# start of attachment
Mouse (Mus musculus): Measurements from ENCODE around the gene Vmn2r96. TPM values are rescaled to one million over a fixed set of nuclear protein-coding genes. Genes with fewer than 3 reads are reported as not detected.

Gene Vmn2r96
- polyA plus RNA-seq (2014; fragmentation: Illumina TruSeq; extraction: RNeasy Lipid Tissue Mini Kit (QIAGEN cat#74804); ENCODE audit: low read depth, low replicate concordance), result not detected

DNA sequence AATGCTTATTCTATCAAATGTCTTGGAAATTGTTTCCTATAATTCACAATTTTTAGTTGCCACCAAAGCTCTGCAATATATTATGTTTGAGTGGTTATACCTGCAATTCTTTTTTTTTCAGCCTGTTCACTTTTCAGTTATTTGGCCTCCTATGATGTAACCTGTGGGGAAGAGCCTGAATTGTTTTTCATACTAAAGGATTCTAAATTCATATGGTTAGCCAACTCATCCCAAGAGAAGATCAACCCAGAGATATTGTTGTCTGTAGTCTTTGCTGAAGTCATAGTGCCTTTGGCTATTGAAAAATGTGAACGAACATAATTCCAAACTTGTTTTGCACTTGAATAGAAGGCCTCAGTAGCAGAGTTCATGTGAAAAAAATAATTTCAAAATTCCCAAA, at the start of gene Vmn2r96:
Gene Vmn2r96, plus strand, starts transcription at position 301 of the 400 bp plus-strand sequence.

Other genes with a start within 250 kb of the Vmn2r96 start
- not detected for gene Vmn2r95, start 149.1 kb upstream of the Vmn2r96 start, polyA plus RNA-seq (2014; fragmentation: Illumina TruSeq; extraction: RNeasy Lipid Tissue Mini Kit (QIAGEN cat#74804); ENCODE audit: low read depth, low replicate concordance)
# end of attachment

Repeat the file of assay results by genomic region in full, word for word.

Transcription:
Mouse (Mus musculus): Measurements from ENCODE around the gene Vmn2r96. TPM values are rescaled to one million over a fixed set of nuclear protein-coding genes. Genes with fewer than 3 reads are reported as not detected.

Gene Vmn2r96
- polyA plus RNA-seq (2014; fragmentation: Illumina TruSeq; extraction: RNeasy Lipid Tissue Mini Kit (QIAGEN cat#74804); ENCODE audit: low read depth, low replicate concordance), result not detected

DNA sequence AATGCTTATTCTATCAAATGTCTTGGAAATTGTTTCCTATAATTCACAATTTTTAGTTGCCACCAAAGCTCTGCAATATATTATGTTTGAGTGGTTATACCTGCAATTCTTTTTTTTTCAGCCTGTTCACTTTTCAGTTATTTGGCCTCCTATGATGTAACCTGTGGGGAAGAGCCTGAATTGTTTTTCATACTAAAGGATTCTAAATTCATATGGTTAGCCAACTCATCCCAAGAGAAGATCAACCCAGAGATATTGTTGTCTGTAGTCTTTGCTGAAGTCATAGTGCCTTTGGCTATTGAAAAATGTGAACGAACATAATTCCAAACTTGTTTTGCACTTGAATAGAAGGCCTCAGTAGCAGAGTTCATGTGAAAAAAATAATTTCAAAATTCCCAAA, at the start of gene Vmn2r96:
Gene Vmn2r96, plus strand, starts transcription at position 301 of the 400 bp plus-strand sequence.

Other genes with a start within 250 kb of the Vmn2r96 start
- not detected for gene Vmn2r95, start 149.1 kb upstream of the Vmn2r96 start, polyA plus RNA-seq (2014; fragmentation: Illumina TruSeq; extraction: RNeasy Lipid Tissue Mini Kit (QIAGEN cat#74804); ENCODE audit: low read depth, low replicate concordance)